These last weeks Avinash has been vividly present for me — and a sharp ‘missing’. So this post w/quote to you in celebration of Happy Hearts Day (which we always celebrated together).
Neeraj sent it from Vancouver just yesterday with this note:
…In my own experience, in the service of grief and mourning, it seems that three years is a natural timing for the process to unwind itself with a truly significant person. My mom’s departure will be 3 years ago in March, and I noted the same timing with others of importance.
I have heard, Osho saying that he was ordinary, ‘if you cut me I bleed’ — so are each of us, like the elephants in their herds and other intelligent mammals, pre-programmed to care, and to learn and evolve out of grief and mourning, transformed.
Almost a year soon. Happy Hearts Day! ~luvmum
THE HELPLESSNESS OF LOVE
My sister is dying. She has always been there for me whenever I needed anything; now when she needs me I feel so utterly helpless.
Whenever you love someone you feel totally helpless. That is the agony of love: one cannot feel what one can do. You want to do everything, you want to give the whole universe to the lover or the beloved, but what can you do? If you think that you can do this or that you are still not in a love relationship. Love is very helpless, absolutely helpless, and that helplessness is the beauty because in that helplessness you are surrendered.
Love someone and you will feel helpless; hate someone and you can do something. Love someone and you are absolutely helpless because what can you do? Whatsoever you can do seems insignificant and meaningless; it is never enough. Nothing can be done, and when one feels that nothing can be done, one feels that one is helpless. When one wants to do everything and feels nothing can be done, the mind stops. In this helplessness surrender happens. You are empty. That is why love becomes a deep meditation.
OSHO: The Book of Secrets, Talk #13
The moment of the death of someone you have loved deeply brings your own death into your mind. The moment of death is a great revelation. It makes you feel impotent and helpless. It makes you feel that you are not. The illusion of being disappears.
Anybody will be shaken because suddenly you see that the ground underneath your feet has disappeared. You cannot do anything. Somebody is dying that you love: you would even like to give your life but you cannot. Nothing can be done; one simply waits in deep impotence.
That moment can make you depressed. That moment can make you sad or that moment can send you on a great journey for truth…a great journey into the search. What is this life? If death comes and takes it, what is this life? What meaning does it carry if one is so impotent against death? And remember, everybody is on his or her deathbed. After birth everybody is on his deathbed. There is no other way. All beds are deathbeds, because after birth only one thing is certain and that is death.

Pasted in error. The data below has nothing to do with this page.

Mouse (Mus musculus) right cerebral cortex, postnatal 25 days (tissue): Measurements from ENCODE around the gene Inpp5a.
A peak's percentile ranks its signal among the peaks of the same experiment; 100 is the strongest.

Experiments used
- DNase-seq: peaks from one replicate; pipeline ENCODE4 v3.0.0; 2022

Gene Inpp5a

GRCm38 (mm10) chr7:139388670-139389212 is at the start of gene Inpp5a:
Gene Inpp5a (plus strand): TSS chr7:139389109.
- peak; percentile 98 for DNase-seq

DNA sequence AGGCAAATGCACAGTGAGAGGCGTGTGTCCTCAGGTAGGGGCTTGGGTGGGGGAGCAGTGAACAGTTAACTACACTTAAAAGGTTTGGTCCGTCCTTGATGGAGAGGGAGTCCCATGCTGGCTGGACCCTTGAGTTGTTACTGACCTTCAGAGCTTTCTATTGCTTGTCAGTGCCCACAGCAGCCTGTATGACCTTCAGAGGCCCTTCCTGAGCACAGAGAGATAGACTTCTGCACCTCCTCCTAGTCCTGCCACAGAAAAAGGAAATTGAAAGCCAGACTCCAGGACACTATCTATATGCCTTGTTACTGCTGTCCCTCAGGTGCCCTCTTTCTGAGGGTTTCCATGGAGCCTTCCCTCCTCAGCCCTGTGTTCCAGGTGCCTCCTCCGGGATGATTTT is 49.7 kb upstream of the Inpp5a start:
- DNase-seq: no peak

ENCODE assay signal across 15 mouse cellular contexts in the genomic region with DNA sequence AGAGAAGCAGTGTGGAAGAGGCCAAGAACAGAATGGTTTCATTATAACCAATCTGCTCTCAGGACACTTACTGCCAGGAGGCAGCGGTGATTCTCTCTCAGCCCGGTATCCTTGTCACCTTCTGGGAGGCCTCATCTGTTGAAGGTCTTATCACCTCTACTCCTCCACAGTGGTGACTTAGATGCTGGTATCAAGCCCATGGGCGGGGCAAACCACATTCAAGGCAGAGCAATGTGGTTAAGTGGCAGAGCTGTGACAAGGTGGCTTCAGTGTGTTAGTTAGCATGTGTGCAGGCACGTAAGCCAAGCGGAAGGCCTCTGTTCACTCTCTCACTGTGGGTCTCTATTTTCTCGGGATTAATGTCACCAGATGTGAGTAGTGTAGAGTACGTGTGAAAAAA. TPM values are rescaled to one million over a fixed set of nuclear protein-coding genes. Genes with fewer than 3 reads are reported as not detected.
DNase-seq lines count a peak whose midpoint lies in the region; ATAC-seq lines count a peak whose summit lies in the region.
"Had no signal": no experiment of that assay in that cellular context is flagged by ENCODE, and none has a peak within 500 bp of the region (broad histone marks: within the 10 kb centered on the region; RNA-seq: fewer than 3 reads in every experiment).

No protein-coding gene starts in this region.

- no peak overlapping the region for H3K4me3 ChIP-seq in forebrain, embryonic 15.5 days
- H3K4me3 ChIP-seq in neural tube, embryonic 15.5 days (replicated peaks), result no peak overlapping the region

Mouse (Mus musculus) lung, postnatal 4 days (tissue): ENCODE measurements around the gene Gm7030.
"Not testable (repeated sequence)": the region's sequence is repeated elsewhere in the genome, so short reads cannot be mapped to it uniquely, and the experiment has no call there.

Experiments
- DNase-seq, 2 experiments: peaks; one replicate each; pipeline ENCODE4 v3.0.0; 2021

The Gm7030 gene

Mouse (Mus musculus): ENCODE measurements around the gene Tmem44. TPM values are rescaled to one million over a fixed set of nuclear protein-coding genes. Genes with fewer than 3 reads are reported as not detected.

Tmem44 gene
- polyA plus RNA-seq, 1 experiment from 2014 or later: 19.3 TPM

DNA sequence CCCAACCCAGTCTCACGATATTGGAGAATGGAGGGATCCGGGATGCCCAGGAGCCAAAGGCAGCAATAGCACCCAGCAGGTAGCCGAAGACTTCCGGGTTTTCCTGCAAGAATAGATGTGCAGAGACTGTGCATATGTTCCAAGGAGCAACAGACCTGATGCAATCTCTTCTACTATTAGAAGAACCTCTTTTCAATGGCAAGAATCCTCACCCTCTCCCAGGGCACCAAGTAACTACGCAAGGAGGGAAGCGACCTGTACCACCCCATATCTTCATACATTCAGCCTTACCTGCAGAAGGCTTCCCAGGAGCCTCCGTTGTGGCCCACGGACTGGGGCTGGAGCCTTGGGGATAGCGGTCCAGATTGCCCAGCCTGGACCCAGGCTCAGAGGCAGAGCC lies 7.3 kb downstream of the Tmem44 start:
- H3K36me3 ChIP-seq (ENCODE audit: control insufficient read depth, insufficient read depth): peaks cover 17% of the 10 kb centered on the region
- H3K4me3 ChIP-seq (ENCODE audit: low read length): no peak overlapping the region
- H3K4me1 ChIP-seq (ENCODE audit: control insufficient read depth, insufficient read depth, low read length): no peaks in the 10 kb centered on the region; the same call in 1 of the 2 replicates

Somebody dies today, somebody tomorrow and somebody the day after tomorrow: what is the difference basically? Time cannot make much difference. Time can only create an illusion of life but the life that ends in death is not and cannot be the real life. It must be a dream.
Life is authentic only when it is eternal. Otherwise, what is the difference between a dream and what you call your life? In the night, in deep asleep, a dream is as true as anything is, as real — even more real than what you see with open eyes. By the morning it is gone, not even a trace is left. In the morning when you are awake you see it was a dream and not a reality. This dream of life continues for a few years; then suddenly one is awakened and the whole of life proves to be a dream.
Death is a great revelation. If there were no death there would be no religion. It is because of death that religion exists. It is because of death that a Buddha was born. All buddhas are born because of the realization of death.
When you go and sit by the side of a dying person feel sorry for yourself. You are in the same boat, in the same plight. Death will knock on your door any day. Be ready. Before death knocks, come back home. You should not be caught in the middle; otherwise this whole life disappears like a dream and you are left in tremendous poverty, an inner poverty.
Life, real life, never dies. Then who dies? You die. The “I” dies, the ego dies. The ego is part of death; life is not. So if you can be egoless, then there is no death for you. If you can drop the ego consciously, you have conquered death. If you are really aware you can drop it in a single step. If you are not so aware you will have to drop it gradually. That depends on you. But one thing is certain: the ego has to be dropped. With the disappearance of the ego, death disappears. With the dropping of the ego, death is also dropped.
Don’t feel sorry for the dying person, feel sorry for yourself. Let death surround you. Have the taste of it. Feel helpless, impotent. Who is feeling helpless and who is feeling impotent? The ego — because you see you cannot do anything. You would like to help her and you cannot. You would like her to survive but nothing can be done.
Feel this impotence as deeply as possible and out of this helplessness, a certain awareness, a prayerfulness and a meditation will arise. Use the person’s death; it is an opportunity. Use everything as an opportunity.
Be by their side. Sit silently and meditate. Let their death become a pointer to you so that you don’t go on wasting your life. The same is going to happen to you. OSHO: The Search, Talk #10
To continue reading – and see all the available formats of this talk http://www.osho.com/library/